World languages such as French, Spanish, German, Mandarin, Latin and Greek will soon be a mandatory part of the curriculum beginning at age seven in England.
Michael Gove, the Education Secretary, hopes the move will make pupils better-equipped to compete in a global economy. Currently about one in ten state primary schools (elementary schools) offers no language lessons at all and a further 20 percent only offer it to some year groups, according to the most recent official figures.
Earlier this year, a report found that countries with high-performing education systems begin teaching foreign languages at a much younger age than England.
New Zealand and Singapore, for example, teach languages at age six, and Finland at age nine. In Hong Kong, English is compulsory from the start of primary school.
Start Them Young!
As a world language teacher, I know that the earlier, the better, as far as teaching another language. Young children can pick up sounds and words really quickly, and they are generally uninhibited when it comes to practicing their new-found skills in class. Once those same kids become pre-teens and teens, they tend to feel awkward and embarrassed to speak out in front of their peers.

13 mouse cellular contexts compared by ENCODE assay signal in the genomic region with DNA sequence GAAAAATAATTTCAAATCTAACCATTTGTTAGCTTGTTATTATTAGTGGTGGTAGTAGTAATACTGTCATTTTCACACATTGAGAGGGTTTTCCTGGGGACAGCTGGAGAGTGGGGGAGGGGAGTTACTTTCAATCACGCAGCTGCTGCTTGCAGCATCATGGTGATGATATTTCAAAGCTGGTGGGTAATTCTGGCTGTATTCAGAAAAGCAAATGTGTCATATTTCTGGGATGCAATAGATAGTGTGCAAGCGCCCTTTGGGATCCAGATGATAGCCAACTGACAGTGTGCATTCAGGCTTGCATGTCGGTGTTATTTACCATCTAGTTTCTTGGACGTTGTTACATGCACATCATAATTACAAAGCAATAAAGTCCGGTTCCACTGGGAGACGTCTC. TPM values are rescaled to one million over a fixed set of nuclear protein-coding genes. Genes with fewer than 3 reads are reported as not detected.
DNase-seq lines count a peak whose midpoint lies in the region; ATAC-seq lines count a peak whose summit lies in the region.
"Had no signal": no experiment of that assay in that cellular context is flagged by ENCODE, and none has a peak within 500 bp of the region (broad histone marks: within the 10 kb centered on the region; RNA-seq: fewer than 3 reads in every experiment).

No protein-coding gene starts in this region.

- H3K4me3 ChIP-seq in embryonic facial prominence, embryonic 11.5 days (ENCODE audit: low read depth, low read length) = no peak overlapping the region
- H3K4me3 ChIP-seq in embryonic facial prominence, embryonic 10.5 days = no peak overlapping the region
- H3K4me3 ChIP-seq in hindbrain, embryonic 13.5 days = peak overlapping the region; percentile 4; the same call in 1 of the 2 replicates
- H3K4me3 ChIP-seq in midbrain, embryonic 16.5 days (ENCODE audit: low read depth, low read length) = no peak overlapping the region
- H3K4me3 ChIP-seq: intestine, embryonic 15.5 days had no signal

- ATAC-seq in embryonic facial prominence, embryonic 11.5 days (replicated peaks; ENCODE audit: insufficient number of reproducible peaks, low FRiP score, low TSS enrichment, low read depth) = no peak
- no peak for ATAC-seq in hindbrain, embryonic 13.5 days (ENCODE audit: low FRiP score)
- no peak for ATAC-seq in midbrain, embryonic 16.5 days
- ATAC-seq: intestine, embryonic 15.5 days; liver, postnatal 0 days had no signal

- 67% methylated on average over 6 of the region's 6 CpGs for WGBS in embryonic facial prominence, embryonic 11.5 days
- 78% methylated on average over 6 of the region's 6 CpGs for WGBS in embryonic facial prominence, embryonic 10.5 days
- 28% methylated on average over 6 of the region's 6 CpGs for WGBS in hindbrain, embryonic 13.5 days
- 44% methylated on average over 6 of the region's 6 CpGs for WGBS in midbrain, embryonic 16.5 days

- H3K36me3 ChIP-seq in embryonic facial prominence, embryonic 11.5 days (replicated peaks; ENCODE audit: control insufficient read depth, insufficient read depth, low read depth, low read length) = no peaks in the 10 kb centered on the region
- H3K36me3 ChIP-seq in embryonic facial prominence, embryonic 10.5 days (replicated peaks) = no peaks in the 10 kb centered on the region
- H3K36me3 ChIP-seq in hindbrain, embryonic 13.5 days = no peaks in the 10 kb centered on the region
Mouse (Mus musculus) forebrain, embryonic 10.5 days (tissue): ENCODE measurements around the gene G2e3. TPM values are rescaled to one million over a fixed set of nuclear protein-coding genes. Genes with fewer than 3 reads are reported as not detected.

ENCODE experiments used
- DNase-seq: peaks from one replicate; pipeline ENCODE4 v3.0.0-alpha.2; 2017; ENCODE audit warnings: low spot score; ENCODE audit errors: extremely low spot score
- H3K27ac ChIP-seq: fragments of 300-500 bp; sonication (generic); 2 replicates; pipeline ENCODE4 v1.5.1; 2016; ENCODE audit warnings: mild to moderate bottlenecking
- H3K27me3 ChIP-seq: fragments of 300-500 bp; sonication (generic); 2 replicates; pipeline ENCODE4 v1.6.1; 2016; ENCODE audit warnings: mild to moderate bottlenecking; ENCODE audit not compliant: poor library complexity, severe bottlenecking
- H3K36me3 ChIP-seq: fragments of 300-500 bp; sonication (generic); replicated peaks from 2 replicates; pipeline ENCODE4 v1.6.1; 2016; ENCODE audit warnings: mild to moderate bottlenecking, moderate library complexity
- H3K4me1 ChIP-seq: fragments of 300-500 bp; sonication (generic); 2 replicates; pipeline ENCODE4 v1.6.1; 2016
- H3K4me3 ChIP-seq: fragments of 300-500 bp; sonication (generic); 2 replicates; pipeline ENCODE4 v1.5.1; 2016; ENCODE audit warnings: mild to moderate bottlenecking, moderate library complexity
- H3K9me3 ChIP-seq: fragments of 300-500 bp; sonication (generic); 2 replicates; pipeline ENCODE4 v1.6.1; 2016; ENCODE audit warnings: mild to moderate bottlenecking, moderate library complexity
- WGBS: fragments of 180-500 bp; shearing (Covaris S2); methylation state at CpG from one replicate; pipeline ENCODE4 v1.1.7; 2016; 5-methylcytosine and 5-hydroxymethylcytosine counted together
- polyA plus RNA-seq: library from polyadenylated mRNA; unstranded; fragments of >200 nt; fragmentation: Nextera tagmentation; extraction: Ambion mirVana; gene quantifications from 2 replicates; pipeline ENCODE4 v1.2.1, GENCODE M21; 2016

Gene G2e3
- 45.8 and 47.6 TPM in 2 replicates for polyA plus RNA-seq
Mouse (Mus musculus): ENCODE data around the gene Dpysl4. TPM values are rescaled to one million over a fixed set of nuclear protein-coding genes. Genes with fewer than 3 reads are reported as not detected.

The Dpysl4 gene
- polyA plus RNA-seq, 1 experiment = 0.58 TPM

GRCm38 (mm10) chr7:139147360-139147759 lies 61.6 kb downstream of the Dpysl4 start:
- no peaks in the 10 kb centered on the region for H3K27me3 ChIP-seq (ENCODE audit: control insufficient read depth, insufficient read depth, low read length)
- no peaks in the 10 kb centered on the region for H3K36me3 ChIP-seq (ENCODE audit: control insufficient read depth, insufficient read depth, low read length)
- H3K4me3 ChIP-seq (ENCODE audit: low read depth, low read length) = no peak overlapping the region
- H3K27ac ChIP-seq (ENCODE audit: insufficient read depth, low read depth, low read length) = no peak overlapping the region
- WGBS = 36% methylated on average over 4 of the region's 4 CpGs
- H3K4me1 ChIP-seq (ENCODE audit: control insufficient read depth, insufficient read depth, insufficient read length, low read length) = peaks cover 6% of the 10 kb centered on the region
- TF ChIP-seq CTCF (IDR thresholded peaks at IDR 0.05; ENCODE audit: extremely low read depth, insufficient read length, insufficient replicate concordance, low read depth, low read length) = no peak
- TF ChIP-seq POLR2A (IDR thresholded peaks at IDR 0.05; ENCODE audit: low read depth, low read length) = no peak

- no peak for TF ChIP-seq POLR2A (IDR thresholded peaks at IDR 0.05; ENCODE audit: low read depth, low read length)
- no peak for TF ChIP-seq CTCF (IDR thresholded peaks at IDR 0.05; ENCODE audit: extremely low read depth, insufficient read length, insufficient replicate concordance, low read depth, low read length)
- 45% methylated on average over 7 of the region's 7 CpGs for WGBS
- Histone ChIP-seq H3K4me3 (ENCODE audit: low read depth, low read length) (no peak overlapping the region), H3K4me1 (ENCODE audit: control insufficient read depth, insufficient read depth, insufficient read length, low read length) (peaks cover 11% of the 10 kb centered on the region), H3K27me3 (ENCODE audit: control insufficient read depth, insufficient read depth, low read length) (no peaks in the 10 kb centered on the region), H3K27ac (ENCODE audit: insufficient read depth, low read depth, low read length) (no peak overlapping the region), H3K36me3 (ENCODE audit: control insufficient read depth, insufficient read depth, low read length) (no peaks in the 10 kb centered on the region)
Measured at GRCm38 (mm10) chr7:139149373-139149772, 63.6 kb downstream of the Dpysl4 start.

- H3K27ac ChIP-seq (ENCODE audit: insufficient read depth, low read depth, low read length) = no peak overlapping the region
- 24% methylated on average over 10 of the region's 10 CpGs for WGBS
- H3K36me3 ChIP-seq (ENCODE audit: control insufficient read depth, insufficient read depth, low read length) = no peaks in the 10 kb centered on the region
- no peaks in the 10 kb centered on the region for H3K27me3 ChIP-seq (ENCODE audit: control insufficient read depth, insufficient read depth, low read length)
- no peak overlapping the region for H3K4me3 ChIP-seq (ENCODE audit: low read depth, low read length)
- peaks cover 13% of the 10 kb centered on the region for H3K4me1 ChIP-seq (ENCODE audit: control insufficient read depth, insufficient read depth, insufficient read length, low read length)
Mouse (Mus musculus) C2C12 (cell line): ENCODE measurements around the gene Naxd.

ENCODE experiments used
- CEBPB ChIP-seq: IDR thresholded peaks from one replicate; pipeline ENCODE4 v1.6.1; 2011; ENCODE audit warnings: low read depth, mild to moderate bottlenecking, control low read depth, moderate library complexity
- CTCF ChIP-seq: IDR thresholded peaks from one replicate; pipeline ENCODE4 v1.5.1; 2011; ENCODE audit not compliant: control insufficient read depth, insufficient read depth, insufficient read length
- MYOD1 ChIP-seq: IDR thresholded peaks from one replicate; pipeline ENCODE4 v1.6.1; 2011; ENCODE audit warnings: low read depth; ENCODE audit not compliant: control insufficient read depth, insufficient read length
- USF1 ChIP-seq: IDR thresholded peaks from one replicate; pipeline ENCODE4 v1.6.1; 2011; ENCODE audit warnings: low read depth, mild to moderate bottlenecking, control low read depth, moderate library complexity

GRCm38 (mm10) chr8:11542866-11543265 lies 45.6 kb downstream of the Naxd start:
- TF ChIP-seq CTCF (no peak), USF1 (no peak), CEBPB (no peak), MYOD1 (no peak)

Numerous research studies have shown that learning a second or third language is enormously beneficial in other areas too, leading to better test scores and maturity of thinking.
New Primary National Curriculum
The move to make languages a requirement from age seven will form part of a new Primary National Curriculum, taking effect in England in September, 2014.
This proposed new curriculum will also make standards for English, math, and science much more demanding.
The specifics of the English and math standards strongly resemble the language of the Common Core State Standards, which have currently been adopted by 45 states and three territories in the United States. Probably not a coincidence – but not necessarily a good idea. There has been quite a bit of opposition to the idea of common core standards in the U.S.
Teaching Evolution To Elementary School Students
Interestingly, the standards in science include this one: There will be a greater focus on the acquisition of scientific knowledge with new content on the solar system, speed and evolution.
We won’t expect to see any reference to evolution on State Standards in the United States anytime soon.
What do you think? Is it a good idea for children to study a second language beginning at age seven?
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